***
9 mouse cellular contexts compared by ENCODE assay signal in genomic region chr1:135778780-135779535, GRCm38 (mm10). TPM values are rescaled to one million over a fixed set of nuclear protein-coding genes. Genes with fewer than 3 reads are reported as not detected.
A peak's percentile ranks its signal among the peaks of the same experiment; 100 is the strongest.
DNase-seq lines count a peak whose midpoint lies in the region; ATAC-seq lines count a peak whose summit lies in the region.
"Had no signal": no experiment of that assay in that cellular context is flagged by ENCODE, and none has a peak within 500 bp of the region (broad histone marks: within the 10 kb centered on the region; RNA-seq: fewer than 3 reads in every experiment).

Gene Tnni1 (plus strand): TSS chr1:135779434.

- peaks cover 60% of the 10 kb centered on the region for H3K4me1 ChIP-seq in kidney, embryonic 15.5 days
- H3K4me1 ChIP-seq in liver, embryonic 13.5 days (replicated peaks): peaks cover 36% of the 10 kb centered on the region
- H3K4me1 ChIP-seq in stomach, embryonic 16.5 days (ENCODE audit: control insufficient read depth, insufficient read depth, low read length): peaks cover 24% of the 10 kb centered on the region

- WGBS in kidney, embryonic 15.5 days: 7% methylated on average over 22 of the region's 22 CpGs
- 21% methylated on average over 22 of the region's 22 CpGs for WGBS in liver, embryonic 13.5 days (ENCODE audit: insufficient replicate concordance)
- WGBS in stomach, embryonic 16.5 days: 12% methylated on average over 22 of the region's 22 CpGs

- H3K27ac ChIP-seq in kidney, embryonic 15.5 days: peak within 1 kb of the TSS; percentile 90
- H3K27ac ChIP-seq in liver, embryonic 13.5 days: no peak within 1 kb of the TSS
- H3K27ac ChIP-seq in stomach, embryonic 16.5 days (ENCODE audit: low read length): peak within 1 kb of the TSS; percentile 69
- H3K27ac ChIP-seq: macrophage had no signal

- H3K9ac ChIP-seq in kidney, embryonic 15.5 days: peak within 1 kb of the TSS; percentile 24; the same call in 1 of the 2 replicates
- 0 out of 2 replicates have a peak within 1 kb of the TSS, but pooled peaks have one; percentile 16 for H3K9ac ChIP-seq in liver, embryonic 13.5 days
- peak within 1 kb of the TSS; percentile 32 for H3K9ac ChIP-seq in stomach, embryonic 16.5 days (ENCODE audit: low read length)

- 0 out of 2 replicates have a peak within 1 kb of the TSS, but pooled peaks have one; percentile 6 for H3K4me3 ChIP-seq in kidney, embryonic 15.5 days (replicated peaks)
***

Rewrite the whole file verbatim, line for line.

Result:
9 mouse cellular contexts compared by ENCODE assay signal in genomic region chr1:135778780-135779535, GRCm38 (mm10). TPM values are rescaled to one million over a fixed set of nuclear protein-coding genes. Genes with fewer than 3 reads are reported as not detected.
A peak's percentile ranks its signal among the peaks of the same experiment; 100 is the strongest.
DNase-seq lines count a peak whose midpoint lies in the region; ATAC-seq lines count a peak whose summit lies in the region.
"Had no signal": no experiment of that assay in that cellular context is flagged by ENCODE, and none has a peak within 500 bp of the region (broad histone marks: within the 10 kb centered on the region; RNA-seq: fewer than 3 reads in every experiment).

Gene Tnni1 (plus strand): TSS chr1:135779434.

- peaks cover 60% of the 10 kb centered on the region for H3K4me1 ChIP-seq in kidney, embryonic 15.5 days
- H3K4me1 ChIP-seq in liver, embryonic 13.5 days (replicated peaks): peaks cover 36% of the 10 kb centered on the region
- H3K4me1 ChIP-seq in stomach, embryonic 16.5 days (ENCODE audit: control insufficient read depth, insufficient read depth, low read length): peaks cover 24% of the 10 kb centered on the region

- WGBS in kidney, embryonic 15.5 days: 7% methylated on average over 22 of the region's 22 CpGs
- 21% methylated on average over 22 of the region's 22 CpGs for WGBS in liver, embryonic 13.5 days (ENCODE audit: insufficient replicate concordance)
- WGBS in stomach, embryonic 16.5 days: 12% methylated on average over 22 of the region's 22 CpGs

- H3K27ac ChIP-seq in kidney, embryonic 15.5 days: peak within 1 kb of the TSS; percentile 90
- H3K27ac ChIP-seq in liver, embryonic 13.5 days: no peak within 1 kb of the TSS
- H3K27ac ChIP-seq in stomach, embryonic 16.5 days (ENCODE audit: low read length): peak within 1 kb of the TSS; percentile 69
- H3K27ac ChIP-seq: macrophage had no signal

- H3K9ac ChIP-seq in kidney, embryonic 15.5 days: peak within 1 kb of the TSS; percentile 24; the same call in 1 of the 2 replicates
- 0 out of 2 replicates have a peak within 1 kb of the TSS, but pooled peaks have one; percentile 16 for H3K9ac ChIP-seq in liver, embryonic 13.5 days
- peak within 1 kb of the TSS; percentile 32 for H3K9ac ChIP-seq in stomach, embryonic 16.5 days (ENCODE audit: low read length)

- 0 out of 2 replicates have a peak within 1 kb of the TSS, but pooled peaks have one; percentile 6 for H3K4me3 ChIP-seq in kidney, embryonic 15.5 days (replicated peaks)